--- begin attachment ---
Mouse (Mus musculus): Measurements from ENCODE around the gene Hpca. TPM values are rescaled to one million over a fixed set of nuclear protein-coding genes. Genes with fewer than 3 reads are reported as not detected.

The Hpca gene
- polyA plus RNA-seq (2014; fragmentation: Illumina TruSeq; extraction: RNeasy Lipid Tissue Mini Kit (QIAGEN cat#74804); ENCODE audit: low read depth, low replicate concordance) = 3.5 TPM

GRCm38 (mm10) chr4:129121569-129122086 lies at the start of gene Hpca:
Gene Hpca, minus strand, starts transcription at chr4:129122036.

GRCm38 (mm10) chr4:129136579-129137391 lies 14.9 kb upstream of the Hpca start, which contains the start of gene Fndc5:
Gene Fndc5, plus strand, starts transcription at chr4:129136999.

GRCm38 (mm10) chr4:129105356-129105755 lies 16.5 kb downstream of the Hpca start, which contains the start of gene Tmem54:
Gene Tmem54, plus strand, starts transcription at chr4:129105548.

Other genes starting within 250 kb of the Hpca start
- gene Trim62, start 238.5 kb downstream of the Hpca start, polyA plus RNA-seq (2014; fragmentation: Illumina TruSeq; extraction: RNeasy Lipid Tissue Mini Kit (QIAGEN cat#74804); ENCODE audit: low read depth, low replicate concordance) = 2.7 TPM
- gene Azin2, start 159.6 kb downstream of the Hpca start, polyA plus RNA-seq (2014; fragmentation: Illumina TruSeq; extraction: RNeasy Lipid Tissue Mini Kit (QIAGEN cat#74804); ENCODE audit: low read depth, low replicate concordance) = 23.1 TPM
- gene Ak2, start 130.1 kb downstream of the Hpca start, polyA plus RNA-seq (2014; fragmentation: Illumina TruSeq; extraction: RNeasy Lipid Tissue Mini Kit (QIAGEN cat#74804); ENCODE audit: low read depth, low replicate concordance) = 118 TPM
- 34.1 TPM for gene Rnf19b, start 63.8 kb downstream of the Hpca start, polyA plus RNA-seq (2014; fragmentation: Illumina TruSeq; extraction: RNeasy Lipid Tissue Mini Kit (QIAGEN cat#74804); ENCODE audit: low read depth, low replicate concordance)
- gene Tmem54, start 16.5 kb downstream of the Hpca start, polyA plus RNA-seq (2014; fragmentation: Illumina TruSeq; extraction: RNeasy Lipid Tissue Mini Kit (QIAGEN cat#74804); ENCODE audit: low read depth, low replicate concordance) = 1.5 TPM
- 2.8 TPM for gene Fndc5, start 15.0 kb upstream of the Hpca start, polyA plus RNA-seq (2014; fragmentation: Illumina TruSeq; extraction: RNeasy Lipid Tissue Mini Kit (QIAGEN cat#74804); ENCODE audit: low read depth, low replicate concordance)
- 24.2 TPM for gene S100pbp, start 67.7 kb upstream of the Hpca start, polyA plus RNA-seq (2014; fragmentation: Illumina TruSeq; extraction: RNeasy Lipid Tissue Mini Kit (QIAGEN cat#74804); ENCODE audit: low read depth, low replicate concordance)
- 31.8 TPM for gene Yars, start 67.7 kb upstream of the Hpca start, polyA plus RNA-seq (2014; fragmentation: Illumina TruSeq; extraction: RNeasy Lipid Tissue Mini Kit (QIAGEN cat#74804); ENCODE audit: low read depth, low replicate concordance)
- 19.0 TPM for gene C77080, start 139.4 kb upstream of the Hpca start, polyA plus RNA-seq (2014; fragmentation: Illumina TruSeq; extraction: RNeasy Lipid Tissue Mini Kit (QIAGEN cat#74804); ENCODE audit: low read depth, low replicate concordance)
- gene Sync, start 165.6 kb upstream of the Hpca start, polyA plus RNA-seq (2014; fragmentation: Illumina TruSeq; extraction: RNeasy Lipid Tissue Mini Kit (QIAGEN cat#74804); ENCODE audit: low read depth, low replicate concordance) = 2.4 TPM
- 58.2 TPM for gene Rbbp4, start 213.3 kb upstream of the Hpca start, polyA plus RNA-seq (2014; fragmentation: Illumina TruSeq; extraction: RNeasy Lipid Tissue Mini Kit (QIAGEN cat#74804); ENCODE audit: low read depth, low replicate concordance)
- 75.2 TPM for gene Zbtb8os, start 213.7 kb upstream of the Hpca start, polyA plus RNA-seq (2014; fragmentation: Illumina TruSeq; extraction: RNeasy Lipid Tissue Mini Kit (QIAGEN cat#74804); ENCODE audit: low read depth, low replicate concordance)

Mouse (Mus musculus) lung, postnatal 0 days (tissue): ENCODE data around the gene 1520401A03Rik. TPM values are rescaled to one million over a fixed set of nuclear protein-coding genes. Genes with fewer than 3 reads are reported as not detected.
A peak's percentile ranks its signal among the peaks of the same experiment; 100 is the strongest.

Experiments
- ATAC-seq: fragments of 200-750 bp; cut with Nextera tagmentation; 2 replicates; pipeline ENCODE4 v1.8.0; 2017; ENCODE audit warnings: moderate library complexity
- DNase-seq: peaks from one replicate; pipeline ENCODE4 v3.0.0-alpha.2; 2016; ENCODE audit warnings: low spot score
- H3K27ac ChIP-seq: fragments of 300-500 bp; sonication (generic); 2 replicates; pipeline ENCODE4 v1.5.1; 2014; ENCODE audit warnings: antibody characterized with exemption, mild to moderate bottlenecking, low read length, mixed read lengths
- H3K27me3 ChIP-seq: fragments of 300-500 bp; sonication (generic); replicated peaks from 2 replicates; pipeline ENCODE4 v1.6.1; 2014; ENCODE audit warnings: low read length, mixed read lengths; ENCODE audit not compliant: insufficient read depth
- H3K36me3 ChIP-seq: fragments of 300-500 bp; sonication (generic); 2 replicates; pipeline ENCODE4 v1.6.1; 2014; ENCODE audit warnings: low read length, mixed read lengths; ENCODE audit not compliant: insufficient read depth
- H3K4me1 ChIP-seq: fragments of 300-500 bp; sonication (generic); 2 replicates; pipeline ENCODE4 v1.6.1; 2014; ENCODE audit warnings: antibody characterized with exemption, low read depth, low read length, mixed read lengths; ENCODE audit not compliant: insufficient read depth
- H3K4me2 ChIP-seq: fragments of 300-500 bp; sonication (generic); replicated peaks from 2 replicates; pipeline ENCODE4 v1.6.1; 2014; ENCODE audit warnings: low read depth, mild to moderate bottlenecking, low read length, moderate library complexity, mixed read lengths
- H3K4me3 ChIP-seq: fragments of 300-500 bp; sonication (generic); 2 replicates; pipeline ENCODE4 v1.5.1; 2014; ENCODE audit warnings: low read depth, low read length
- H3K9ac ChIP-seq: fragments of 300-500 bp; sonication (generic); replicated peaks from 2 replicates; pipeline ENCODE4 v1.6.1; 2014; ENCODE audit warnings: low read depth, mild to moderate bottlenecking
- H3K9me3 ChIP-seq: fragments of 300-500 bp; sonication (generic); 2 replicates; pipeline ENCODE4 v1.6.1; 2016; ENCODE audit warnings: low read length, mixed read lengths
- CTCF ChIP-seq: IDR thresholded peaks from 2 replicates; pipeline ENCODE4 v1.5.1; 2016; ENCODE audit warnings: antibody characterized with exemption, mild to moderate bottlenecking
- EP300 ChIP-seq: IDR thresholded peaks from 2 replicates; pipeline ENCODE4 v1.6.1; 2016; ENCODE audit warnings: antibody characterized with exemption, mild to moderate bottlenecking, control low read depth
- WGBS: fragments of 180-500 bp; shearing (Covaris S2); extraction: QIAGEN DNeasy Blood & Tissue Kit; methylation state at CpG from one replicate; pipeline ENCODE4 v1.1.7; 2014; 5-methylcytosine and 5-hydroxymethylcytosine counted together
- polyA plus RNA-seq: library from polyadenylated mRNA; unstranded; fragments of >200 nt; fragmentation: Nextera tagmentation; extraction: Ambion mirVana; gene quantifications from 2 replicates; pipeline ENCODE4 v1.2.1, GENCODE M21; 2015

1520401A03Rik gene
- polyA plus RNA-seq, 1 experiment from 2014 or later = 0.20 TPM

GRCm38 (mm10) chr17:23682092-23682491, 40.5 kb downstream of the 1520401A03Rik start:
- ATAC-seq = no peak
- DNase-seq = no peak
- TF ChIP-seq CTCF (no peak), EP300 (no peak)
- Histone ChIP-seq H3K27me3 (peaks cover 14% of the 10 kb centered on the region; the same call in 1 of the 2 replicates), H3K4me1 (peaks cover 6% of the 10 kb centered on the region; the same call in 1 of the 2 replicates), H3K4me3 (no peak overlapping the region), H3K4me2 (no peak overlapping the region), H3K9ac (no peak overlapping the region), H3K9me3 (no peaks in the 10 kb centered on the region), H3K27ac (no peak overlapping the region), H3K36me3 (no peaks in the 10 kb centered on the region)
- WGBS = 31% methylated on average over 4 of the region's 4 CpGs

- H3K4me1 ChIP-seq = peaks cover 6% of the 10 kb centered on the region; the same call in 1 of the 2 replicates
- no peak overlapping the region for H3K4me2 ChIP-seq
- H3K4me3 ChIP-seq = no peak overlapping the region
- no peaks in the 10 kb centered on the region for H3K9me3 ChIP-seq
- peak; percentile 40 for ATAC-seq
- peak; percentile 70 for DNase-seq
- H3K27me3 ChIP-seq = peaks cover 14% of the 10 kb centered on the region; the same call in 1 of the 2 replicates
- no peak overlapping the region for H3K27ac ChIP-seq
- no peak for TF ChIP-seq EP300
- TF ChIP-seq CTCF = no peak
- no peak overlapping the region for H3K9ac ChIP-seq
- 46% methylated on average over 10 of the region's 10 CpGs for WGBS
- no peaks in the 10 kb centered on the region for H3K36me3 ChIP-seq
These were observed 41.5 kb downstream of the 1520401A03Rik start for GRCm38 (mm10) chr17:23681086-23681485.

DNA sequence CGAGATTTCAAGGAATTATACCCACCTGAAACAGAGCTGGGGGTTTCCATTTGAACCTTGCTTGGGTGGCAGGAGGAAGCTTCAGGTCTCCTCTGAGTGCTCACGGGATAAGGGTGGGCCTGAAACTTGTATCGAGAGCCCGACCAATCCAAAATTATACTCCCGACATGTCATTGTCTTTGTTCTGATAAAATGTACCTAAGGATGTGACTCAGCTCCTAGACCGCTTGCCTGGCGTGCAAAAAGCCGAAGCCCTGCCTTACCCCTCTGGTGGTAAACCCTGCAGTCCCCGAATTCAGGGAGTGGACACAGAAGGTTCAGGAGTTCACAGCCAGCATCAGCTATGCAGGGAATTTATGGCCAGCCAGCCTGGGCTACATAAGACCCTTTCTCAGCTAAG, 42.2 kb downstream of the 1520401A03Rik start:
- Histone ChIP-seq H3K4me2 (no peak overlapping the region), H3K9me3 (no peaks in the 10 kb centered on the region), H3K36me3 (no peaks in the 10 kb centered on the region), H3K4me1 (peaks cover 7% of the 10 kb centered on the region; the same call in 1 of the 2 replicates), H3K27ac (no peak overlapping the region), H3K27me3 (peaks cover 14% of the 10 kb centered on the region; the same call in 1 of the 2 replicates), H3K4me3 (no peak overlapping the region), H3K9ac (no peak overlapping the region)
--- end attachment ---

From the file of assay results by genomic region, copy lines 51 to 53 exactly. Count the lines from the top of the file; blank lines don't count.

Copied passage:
- no peaks in the 10 kb centered on the region for H3K9me3 ChIP-seq
- peak; percentile 40 for ATAC-seq
- peak; percentile 70 for DNase-seq